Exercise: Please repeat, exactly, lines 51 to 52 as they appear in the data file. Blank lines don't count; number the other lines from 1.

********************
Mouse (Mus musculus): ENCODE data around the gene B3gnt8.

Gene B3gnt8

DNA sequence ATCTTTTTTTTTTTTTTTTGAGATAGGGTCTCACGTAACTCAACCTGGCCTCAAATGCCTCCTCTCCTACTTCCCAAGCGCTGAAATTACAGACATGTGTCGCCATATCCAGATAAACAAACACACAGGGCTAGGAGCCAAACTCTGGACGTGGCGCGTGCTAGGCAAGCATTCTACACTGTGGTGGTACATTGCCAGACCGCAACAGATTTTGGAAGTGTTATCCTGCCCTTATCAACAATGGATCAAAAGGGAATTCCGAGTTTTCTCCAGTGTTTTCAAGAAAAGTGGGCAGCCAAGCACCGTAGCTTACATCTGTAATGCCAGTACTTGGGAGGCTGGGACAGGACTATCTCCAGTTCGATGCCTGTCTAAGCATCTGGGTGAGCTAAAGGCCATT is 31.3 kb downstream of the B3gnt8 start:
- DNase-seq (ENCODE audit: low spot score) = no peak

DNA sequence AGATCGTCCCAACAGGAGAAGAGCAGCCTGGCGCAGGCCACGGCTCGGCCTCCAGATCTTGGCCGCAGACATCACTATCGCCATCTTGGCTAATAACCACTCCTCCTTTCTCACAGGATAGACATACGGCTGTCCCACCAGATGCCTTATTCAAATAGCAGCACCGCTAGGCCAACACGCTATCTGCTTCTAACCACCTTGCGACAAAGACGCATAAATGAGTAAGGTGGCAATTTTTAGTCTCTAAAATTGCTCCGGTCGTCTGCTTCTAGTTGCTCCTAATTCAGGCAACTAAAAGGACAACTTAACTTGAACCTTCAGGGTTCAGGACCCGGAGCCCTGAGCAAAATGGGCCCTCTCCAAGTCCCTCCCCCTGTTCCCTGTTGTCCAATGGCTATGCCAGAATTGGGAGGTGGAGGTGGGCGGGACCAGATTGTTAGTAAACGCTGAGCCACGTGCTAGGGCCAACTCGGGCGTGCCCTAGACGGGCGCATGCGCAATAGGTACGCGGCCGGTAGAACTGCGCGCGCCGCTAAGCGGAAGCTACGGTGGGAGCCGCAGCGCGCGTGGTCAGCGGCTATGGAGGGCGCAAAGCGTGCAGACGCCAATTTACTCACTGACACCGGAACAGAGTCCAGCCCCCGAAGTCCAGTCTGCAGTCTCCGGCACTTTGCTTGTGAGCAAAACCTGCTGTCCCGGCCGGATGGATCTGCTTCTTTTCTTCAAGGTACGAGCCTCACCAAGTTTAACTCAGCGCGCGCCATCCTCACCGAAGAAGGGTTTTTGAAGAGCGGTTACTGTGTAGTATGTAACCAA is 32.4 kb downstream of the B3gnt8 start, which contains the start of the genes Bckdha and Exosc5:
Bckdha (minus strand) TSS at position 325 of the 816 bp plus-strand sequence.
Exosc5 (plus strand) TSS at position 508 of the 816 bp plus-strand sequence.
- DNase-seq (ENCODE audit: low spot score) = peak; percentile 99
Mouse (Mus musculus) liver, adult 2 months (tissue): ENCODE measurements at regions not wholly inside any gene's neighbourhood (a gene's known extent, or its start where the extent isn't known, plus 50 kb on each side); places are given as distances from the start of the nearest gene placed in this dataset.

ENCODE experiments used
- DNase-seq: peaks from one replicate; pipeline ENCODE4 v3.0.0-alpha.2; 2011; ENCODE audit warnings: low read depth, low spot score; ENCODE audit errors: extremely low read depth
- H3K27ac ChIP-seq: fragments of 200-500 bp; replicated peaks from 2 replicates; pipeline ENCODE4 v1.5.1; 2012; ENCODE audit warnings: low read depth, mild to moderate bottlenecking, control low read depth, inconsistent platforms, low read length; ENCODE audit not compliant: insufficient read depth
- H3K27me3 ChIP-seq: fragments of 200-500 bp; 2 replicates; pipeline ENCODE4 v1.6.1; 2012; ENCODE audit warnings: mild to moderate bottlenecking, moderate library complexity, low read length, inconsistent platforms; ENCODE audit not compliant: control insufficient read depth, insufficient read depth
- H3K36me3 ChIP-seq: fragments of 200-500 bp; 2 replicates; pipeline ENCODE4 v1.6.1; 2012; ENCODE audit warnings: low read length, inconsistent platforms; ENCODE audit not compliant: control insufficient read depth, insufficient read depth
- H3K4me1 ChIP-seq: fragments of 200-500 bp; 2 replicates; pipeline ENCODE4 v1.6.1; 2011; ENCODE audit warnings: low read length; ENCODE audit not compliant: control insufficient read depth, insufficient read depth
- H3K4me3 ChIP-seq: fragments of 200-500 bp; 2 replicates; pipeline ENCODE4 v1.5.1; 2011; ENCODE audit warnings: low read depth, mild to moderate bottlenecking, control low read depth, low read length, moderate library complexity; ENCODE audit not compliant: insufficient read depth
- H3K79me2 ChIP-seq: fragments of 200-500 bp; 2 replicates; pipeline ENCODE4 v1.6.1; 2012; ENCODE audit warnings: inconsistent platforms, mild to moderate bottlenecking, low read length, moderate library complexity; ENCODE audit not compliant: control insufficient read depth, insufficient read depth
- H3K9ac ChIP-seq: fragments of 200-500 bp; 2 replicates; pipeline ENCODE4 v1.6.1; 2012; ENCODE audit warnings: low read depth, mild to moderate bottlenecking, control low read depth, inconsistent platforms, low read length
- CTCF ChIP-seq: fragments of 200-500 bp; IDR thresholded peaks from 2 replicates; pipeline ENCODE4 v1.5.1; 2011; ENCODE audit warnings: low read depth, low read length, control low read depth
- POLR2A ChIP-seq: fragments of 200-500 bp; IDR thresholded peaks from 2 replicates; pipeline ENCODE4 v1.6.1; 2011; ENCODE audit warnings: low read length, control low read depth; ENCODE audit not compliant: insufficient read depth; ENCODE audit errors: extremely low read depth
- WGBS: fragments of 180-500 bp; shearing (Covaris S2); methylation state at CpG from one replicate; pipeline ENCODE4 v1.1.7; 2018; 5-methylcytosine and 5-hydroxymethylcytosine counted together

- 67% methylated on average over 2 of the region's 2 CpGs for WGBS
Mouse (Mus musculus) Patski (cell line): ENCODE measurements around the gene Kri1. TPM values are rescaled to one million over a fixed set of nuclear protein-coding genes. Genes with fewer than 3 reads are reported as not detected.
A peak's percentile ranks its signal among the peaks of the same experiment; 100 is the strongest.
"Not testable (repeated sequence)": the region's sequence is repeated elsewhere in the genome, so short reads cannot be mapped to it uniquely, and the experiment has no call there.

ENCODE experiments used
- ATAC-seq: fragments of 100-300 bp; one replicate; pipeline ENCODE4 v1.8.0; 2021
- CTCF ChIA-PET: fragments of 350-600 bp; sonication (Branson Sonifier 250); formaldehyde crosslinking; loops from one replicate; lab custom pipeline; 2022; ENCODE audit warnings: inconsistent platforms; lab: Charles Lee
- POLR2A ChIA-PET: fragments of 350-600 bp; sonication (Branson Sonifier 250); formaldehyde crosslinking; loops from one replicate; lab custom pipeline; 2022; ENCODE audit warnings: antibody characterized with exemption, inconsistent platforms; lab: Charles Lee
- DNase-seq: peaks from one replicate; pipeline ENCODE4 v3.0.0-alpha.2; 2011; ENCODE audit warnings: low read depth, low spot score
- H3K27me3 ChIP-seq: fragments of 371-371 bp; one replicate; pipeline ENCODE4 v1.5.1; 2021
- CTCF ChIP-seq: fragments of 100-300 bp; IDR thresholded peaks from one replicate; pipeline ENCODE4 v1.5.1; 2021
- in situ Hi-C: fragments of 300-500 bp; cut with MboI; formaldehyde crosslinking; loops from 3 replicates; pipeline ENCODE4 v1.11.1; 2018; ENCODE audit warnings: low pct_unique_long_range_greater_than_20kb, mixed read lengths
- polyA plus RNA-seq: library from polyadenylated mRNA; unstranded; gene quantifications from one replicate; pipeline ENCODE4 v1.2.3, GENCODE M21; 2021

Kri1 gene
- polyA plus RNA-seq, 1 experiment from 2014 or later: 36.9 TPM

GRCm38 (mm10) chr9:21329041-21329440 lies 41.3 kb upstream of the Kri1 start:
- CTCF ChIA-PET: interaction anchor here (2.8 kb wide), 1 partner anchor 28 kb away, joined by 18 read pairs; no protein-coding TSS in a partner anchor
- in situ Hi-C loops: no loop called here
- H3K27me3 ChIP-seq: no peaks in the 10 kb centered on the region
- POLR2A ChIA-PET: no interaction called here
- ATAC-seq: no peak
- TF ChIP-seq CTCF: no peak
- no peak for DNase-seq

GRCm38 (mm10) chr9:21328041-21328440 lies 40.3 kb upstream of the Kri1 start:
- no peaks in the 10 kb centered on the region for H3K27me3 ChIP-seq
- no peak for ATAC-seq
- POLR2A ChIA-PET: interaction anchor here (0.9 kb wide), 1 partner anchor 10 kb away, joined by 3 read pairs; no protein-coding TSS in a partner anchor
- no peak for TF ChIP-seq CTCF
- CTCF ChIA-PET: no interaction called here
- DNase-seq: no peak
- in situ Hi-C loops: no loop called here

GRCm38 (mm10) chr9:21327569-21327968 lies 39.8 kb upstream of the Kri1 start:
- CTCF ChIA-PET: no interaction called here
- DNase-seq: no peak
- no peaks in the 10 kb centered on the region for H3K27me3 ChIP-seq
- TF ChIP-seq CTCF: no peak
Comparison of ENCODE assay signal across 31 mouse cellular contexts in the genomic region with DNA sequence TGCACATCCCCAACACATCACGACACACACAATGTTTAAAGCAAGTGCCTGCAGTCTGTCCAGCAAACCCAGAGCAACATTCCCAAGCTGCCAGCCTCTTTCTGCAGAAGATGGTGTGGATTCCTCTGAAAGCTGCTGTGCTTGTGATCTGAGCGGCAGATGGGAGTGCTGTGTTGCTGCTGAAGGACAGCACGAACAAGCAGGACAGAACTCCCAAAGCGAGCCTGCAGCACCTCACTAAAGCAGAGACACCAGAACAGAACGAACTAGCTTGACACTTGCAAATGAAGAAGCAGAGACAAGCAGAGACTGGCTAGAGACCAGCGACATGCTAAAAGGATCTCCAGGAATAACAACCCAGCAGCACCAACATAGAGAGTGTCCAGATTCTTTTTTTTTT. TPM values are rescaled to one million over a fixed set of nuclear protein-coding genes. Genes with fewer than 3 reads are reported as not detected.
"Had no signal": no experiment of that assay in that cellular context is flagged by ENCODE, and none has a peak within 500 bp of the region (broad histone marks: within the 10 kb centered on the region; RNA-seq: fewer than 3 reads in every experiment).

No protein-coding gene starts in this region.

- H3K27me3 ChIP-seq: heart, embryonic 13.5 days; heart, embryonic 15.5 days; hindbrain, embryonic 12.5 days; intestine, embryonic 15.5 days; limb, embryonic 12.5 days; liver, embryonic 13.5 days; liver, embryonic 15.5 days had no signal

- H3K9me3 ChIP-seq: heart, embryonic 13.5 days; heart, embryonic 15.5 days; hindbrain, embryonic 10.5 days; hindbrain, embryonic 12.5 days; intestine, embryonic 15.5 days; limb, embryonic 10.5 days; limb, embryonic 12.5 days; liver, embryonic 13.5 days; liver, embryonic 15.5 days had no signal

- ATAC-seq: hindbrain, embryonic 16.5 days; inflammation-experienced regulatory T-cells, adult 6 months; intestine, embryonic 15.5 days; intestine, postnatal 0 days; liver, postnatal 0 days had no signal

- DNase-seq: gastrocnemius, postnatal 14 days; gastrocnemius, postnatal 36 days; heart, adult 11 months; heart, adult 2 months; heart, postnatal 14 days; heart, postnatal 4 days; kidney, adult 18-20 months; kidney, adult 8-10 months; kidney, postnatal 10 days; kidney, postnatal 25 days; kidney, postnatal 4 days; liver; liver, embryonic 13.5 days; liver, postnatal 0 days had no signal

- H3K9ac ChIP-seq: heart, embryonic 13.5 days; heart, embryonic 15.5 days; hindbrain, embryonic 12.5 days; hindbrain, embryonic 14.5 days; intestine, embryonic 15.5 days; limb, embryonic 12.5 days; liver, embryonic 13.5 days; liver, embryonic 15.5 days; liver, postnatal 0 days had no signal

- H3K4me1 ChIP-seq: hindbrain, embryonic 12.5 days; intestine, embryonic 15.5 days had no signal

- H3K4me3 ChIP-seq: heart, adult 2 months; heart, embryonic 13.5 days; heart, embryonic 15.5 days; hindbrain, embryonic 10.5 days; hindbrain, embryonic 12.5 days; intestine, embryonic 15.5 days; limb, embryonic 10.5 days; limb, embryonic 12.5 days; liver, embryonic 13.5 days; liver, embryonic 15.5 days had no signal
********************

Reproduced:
- DNase-seq: no peak
- in situ Hi-C loops: no loop called here